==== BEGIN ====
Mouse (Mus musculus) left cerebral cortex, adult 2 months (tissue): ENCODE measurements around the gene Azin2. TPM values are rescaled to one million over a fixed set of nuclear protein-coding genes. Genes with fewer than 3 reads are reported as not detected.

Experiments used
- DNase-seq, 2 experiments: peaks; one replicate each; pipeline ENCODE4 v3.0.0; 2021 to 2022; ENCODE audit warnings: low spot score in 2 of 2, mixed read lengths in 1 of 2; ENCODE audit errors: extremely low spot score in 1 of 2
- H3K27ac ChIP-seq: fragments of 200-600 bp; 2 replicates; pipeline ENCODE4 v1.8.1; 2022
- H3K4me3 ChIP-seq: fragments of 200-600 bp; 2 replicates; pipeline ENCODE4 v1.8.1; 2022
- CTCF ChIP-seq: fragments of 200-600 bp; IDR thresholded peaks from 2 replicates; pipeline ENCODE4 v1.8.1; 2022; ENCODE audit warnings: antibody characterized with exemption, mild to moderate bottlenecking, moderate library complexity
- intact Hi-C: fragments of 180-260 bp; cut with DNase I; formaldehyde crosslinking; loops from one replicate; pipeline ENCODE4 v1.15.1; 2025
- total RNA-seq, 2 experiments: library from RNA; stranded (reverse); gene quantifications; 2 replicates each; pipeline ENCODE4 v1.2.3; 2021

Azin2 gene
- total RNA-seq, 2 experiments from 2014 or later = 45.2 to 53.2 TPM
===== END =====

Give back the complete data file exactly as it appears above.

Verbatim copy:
Mouse (Mus musculus) left cerebral cortex, adult 2 months (tissue): ENCODE measurements around the gene Azin2. TPM values are rescaled to one million over a fixed set of nuclear protein-coding genes. Genes with fewer than 3 reads are reported as not detected.

Experiments used
- DNase-seq, 2 experiments: peaks; one replicate each; pipeline ENCODE4 v3.0.0; 2021 to 2022; ENCODE audit warnings: low spot score in 2 of 2, mixed read lengths in 1 of 2; ENCODE audit errors: extremely low spot score in 1 of 2
- H3K27ac ChIP-seq: fragments of 200-600 bp; 2 replicates; pipeline ENCODE4 v1.8.1; 2022
- H3K4me3 ChIP-seq: fragments of 200-600 bp; 2 replicates; pipeline ENCODE4 v1.8.1; 2022
- CTCF ChIP-seq: fragments of 200-600 bp; IDR thresholded peaks from 2 replicates; pipeline ENCODE4 v1.8.1; 2022; ENCODE audit warnings: antibody characterized with exemption, mild to moderate bottlenecking, moderate library complexity
- intact Hi-C: fragments of 180-260 bp; cut with DNase I; formaldehyde crosslinking; loops from one replicate; pipeline ENCODE4 v1.15.1; 2025
- total RNA-seq, 2 experiments: library from RNA; stranded (reverse); gene quantifications; 2 replicates each; pipeline ENCODE4 v1.2.3; 2021

Azin2 gene
- total RNA-seq, 2 experiments from 2014 or later = 45.2 to 53.2 TPM